Flying solo with Horse McDonald for Fife ‘homecoming’

Horse McDonald (pic by Kris Kesiak)
Horse McDonald (pic by Kris Kesiak)

“Was I doing the wrong things? Was I not being Fife enough? I was in Pittenweem at the weekend, does that help?”

Horse McDonald is jokingly wondering aloud why, as a Fifer, it has taken until now to be asked to play at ‘Tae Sup Wi’ A Fifer’, the series of shows at the Adam Smith Theatre curated by singer/songwriter James Yorkston.

Kaviraj Singh

Kaviraj Singh

She will be joined on a richly varied bill with traditional Irish singer and bouzouki, Daoirí Farrell and Kaviraj Singh who sings and plays the Santoor.

“It’s the first Tae Sup show I’ve done which is incredible being a Fifer that I’ve not been asked before now!” she laughs.

“This is going to be quite unusual because it’s a three header, but fits in with my ‘Flying Solo’ tour which is me on my own with my guitar.

“When you see someone else doing it you appreciate that it’s not an easy thing to do, especially if you’re telling stories or pouring stuff out.”

Daoiri Farrell

Daoiri Farrell

Horse admits to some self-doubt when playing solo shows, but says that she enjoys the contrast from playing with her full band.

“I do find it quite hard because I just want to sing really and now I have to play my guitar. So I have to dedicate some of my attention to my guitar so I don’t hit loads of bum notes.

“There’s a song of mine for example called ‘Sweet Thing’ and when we were recording it I sang the whole thing and it was exhausting. Then when I did one of these solo shows for the first time, I thought ‘oh my God, I’ve got to sing the whole thing’, the main vocal, the backing vocals, the ad-libs then back to the backing vocals – it’s a real workout!

“So even though the songs are stripped back you do have to do a bit of work for people to make sense of them.

“But people are always shouting out at my shows and joining in. It’s good when you interact.

“That’s something I’ve always done. When you come to see me it’s an experience, it’s not just some singer up there going love it or hate it.

“I really want people to like the songs and I sometimes like them to know the story behind it. I’ve been touring and travelling for nearly 40 years now – and I’m still standing – so there are so many things to talk about.

“Someone will shout something out and it’ll make me think of another story, there are so many attached to each song. When I’m singing I might think of the story behind the song and then I’ll have a little chat about them.

“People sometimes ask questions too. It’s a bit like a Q&A.”

She admits however, that there are some people at her gigs who don’t always appreciate her monologues.

“Oh, the band get way fed up with me!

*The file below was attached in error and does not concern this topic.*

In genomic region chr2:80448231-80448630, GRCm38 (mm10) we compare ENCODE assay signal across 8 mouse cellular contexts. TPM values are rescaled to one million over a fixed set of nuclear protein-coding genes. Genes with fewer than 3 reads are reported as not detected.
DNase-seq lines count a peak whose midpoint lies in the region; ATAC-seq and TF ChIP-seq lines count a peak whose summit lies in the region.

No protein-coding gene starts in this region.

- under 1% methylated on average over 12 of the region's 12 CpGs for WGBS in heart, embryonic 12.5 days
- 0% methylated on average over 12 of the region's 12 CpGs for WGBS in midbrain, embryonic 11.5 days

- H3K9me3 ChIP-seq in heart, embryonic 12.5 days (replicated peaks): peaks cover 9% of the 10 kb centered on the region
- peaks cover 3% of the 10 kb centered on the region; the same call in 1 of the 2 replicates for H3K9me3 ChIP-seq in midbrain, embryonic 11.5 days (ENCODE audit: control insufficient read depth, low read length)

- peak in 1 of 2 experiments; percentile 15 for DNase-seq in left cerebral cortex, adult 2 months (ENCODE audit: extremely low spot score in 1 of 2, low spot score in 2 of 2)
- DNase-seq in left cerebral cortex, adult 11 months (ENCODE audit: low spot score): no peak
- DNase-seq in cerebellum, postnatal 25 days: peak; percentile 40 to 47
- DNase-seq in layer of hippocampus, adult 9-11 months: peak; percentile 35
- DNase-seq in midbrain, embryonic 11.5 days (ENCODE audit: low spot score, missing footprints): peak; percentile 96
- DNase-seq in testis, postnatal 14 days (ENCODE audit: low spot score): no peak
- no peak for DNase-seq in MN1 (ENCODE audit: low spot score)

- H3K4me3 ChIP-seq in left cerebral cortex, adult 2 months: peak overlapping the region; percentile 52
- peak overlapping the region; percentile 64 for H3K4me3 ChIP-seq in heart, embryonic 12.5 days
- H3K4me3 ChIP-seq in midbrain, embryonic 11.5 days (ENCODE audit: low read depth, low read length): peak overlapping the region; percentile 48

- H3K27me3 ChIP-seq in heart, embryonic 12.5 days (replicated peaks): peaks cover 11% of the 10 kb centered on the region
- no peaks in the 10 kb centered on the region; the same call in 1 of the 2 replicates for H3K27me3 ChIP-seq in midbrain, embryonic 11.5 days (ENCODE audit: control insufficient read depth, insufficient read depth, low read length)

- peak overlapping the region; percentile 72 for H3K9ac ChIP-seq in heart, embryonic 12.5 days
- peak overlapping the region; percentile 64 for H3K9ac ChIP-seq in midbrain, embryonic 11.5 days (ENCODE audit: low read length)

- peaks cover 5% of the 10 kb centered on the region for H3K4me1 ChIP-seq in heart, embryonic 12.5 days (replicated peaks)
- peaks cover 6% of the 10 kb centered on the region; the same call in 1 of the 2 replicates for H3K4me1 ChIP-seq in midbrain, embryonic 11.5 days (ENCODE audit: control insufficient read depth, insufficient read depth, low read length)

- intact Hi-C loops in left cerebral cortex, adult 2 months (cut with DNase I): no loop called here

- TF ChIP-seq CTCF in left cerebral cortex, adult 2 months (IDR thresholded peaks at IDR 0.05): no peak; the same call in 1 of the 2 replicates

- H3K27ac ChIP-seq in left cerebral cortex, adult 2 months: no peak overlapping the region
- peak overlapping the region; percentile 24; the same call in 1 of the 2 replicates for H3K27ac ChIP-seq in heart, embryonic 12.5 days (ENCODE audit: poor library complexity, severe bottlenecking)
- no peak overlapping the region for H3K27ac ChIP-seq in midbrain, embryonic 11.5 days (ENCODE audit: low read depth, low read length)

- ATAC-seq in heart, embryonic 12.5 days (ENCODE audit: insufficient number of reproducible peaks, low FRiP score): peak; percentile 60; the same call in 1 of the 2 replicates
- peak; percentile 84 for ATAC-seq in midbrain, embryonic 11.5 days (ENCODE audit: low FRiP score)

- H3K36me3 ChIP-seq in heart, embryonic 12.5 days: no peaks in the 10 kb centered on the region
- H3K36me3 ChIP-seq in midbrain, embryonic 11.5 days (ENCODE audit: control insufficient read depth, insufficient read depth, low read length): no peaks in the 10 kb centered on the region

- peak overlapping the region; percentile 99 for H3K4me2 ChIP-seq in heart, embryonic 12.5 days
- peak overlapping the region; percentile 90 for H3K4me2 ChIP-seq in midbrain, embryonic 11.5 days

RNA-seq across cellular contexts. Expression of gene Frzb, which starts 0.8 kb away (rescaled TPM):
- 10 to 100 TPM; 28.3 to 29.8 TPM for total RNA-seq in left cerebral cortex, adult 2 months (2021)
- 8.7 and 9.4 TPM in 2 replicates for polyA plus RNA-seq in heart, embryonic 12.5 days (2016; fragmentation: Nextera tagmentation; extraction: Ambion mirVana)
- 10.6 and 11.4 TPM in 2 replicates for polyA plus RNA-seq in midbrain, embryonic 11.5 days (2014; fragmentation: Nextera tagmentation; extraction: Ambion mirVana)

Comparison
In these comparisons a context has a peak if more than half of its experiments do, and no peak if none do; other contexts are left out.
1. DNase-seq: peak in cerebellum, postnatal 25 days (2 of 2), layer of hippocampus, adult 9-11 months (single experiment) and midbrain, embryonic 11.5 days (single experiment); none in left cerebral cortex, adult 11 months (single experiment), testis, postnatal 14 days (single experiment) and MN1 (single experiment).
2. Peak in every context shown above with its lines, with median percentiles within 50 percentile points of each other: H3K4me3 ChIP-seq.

“The drummer clicks for the song to start and I’ll go ‘Oh, that reminds me’ and I see him going ‘oh no, what now?’!

“So we made it that we have two or three songs that segue into each other otherwise the audience will be there four hours later!”

Horse is no stranger to the Kingdom having been born in Newport-on-Tay and says any gig in Fife “feels like being at home”.

“I never really lived in Fife very long. I was born there and I think we lived for a bit in Anstruther and Crail, the family moved to Lanark after that and I’ve spent most of my life in Glasgow.

“But there is something about Fife, it draws me back.

“It feels like family, I’ve been coming back for so many years. After being in Pittenweem last weekend I was like I think ‘I could live here’.

“There’s a little seed of something and all the villages up that part of the coast are just beautiful.”

The gig comes just as Horse finished her tour celebrating 25 years since her hit album ‘God’s Home Movie’ in a varied year which also saw her singing with jazz musician Janette Mason as well as performing the songs of Dusty Springfield and Shirley Bassey along with David McAlmont.

“I’d love to do more, but it’s physically impossible,” she says, “And with those sort of tours I do all the organisation myself so it’s really hard.

“So in between tours, playing solo shows keeps me out there and keeps people interested because next year is the 30th anniversary of my first album ‘The Same Sky’, so what I’m trying to do is keep in touch with people and it means I don’t have to take the whole band and production out.

“I can just rock up with my guitar – which is both scary and good.”

Horse will celebrate 30 years since ‘The Same Sky’ with a tour and says she has begun writing an autobiography and is working on new material.

“The autobiography will be finished when it’s finished, there’s no rush for that,” she says.

“But next year I want to tour ‘Same Sky’ so it would be daft putting out new material then but after the tour I will make a start on a new album.

“It’s long overdue, but I have got some new songs. In fact I’ll be playing one of them at the Tae Sup show.

The Kirkcaldy show is at a venue that Horse says she knows well and is looking forward to coming back to.

“I love the Adam Smith Theatre and I know the staff there very well,” she says, “I’ve been playing there for many years and it is a bit like coming home.

“Tae Sup Wi’ A Fifer is really incredible and I think people have to support it and come to it.

“It’s kind of like, why are there no High Streets? People have to keep going, they have to use their local trades, so James has started something there which is incredibly cool, and you would never expect it to be in the location it’s in.

“I’m really looking forward to seeing the two guys I’m on with.

“I think James has really captured something that lets people try a few new artists out, so people have to come out to it and then James will keep it going.

“My only surprise is that he hadn’t asked me before now – but there you go!”

• Tae Sup Wi A Fifer with Horse McDonald, Daoirí Farrell and Kaviraj Singh is at the Adam Smith Theatre on Saturday, August 24 at 8pm.

Visit for tickets.